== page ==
But the one we are most interested in is WeWork, a couple links after the jump.
From the New York Times:
The first thing you see when walking into the headquarters of LivingSocial is row upon row of mostly empty desks, broken up by small street signs that employees once needed to find one another when the office teemed with people.On WeWork:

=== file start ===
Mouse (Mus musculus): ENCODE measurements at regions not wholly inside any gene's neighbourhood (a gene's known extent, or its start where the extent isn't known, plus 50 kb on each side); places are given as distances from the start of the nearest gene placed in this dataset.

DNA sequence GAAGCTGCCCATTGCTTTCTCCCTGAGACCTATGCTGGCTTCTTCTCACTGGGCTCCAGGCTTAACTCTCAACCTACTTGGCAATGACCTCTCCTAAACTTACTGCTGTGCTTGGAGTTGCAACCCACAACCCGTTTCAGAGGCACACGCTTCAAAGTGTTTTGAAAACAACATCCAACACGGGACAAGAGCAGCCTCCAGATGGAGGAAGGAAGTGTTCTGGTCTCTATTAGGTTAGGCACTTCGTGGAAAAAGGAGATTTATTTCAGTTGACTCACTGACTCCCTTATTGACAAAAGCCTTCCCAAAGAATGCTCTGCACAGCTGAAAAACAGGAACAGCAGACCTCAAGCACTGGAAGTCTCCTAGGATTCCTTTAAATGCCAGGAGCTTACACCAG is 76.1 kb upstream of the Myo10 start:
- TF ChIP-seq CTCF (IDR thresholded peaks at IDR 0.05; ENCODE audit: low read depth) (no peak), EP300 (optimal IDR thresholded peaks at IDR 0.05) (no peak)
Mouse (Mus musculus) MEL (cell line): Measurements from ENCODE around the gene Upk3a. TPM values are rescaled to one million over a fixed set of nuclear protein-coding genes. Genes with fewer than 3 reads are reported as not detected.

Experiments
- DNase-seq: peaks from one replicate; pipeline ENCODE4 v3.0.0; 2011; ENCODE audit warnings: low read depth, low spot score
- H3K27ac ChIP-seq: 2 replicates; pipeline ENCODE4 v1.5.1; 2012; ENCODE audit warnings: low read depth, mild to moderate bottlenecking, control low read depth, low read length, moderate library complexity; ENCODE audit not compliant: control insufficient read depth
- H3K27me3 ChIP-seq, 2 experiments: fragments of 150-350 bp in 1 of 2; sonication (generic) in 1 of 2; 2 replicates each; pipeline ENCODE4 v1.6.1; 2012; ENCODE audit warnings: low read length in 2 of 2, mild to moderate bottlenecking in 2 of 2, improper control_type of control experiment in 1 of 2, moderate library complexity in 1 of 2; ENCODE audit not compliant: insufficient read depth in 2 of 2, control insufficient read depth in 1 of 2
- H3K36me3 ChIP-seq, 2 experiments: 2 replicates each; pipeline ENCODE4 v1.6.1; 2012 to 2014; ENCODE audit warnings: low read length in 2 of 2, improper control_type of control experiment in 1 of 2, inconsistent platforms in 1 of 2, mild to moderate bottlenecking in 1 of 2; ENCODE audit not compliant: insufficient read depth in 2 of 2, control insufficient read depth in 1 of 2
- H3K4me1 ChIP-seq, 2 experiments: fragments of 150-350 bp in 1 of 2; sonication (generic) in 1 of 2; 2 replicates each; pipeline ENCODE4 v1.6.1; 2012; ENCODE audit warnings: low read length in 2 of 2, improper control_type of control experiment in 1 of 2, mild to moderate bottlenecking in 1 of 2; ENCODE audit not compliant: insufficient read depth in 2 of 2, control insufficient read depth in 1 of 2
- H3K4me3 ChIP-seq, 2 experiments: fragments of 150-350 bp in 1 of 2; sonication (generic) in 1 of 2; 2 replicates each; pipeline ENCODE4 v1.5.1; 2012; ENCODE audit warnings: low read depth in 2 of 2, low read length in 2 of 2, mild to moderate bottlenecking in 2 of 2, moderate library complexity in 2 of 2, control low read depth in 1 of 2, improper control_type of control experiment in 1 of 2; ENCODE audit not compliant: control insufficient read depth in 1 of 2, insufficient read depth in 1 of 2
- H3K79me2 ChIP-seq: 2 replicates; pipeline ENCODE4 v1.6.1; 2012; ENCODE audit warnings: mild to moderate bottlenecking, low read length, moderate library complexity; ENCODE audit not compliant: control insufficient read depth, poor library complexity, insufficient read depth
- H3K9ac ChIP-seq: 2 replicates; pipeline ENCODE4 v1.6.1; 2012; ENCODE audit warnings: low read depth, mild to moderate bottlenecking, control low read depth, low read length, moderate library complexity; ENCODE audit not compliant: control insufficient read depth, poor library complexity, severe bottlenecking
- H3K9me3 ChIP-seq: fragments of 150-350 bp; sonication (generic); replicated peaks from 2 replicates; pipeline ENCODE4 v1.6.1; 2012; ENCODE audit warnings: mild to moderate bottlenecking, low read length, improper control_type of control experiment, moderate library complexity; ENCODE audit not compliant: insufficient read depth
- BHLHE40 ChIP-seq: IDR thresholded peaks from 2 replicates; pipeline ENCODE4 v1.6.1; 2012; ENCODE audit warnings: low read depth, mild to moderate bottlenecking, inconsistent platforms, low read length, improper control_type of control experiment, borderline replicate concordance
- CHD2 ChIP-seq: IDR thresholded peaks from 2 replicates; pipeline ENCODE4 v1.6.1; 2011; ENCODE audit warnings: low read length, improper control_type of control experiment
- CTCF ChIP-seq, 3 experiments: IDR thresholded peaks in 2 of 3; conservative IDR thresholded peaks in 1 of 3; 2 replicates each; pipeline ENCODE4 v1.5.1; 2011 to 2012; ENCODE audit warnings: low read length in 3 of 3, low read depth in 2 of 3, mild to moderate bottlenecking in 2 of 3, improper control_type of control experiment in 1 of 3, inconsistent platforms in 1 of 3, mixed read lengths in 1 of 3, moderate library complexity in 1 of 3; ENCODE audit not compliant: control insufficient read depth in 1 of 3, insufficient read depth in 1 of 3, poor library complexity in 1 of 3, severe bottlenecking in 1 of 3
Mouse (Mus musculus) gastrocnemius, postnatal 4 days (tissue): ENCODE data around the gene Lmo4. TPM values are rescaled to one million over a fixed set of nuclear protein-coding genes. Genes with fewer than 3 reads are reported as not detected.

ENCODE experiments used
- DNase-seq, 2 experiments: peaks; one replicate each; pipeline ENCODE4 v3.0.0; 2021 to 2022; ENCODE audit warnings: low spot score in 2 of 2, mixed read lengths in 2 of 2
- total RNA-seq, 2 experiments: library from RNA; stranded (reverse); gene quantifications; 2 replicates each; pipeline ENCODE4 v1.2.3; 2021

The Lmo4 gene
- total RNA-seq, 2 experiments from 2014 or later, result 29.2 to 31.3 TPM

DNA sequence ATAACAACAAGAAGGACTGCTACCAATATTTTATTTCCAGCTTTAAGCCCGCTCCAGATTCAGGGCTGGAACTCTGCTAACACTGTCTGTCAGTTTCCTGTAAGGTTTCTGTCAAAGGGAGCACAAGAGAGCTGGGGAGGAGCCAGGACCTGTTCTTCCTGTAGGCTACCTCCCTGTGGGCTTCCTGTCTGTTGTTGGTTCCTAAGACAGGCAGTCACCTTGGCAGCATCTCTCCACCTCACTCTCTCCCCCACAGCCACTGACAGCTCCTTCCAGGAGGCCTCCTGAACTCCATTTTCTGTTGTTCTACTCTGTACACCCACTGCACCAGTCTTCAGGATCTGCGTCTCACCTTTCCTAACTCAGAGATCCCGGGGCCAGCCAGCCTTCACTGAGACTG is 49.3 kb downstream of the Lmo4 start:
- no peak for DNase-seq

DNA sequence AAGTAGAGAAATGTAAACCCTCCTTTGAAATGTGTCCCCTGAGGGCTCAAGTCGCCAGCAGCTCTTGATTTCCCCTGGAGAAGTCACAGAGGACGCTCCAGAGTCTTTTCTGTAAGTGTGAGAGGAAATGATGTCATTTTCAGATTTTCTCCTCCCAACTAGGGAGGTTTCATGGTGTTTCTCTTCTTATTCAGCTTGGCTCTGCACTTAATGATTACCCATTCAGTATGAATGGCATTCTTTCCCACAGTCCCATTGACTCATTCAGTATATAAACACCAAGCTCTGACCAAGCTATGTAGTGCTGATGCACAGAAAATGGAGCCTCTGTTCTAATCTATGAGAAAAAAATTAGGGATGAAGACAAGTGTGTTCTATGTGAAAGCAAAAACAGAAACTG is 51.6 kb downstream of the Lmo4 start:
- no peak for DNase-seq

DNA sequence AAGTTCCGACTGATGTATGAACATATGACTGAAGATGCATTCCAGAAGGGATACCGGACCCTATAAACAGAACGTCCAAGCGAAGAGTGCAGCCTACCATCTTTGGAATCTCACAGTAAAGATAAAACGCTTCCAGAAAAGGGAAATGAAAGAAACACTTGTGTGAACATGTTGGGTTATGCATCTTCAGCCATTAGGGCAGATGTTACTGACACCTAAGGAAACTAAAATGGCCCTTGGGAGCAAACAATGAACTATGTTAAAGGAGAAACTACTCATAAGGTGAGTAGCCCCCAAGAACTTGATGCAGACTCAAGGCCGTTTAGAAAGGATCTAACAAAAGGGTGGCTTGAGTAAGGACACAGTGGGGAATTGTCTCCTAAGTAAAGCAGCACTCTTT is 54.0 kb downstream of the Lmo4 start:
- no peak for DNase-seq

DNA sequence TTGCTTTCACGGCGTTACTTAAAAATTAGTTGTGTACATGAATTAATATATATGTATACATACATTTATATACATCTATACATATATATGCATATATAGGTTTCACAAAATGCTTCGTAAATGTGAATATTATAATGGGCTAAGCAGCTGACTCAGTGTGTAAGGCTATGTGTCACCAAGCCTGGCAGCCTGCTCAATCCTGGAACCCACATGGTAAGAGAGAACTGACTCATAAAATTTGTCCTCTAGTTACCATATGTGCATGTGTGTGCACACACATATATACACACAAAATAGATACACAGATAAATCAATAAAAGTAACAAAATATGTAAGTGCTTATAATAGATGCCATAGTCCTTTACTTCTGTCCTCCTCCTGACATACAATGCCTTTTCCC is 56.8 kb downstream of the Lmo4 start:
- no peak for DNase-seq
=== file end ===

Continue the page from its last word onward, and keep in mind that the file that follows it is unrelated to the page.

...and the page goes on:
One row, “BYFAD Lane,” was named after a start-up, BuyYourFriendADrink, which LivingSocial acquired to get into the daily deals business. Other signs, such as “Sky Diving Street,” were named for some of the hottest discount coupons that the company once provided. On a recent visit, some desks were piled high with boxes of employee belongings, the detritus left behind after a round of layoffs that eliminated one-fifth of the work force. In one refrigerator, the milk was six months old.The street signs are “anecdotes from our past,” said Mike Santore, who was director of content strategy at LivingSocial, referring to a time when it was nearly impossible to find a quiet desk to work. Now, he said, the signs “don’t mean anything, really.” Mr. Santore left the company this month.The technology industry’s boom over the last few years has been defined by the rise of “unicorns,” the private companies that investors have valued at $1 billion or more. Before the term came into vogue, LivingSocial was among the biggest unicorns of its day. It now offers a glimpse of what some of today’s unicorns might look like several years down the road if things go awry.Just four years ago, LivingSocial and its larger rival Groupon grew rapidly on a simple pitch: The companies would match customers to local businesses with a daily deal in users’ inboxes, like half off at a local deli or a two-for-one massage promotion. LivingSocial and Groupon would take a cut of each transaction.Venture capitalists anointed daily deals as the way that the Internet would invade local business, and by late 2011 LivingSocial had raised more than $800 million and reached a valuation of $4.5 billion, according to data from the research firm VC Experts. The company counted Amazon and the mutual fund giant T. Rowe Price among its investors. LivingSocial spent heavily, blanketing the airwaves with TV ad campaigns. Riding a wave of momentum, the company explored going public.Today, LivingSocial is more unicorpse than unicorn. The company never filed for an initial public offering and consumer fervor for daily deals has cooled. T. Rowe Price has written down its stake in LivingSocial to nearly zero, data from Morningstar shows. The company’s work force has shrunk to around 800 employees from 4,500 at its peak in 2011. (Groupon, which did go public, is trading at more than 85 percent below its I.P.O. price.)LivingSocial is now struggling to evolve its business by focusing on “new experiences,” such as a coupon-free program that puts cash back on customers’ credit cards when they dine at certain restaurants. The company is grappling with employee retention. It has also been selling nearly all of the foreign companies it bought and closing offices it opened during its boom days....MUCH MORE
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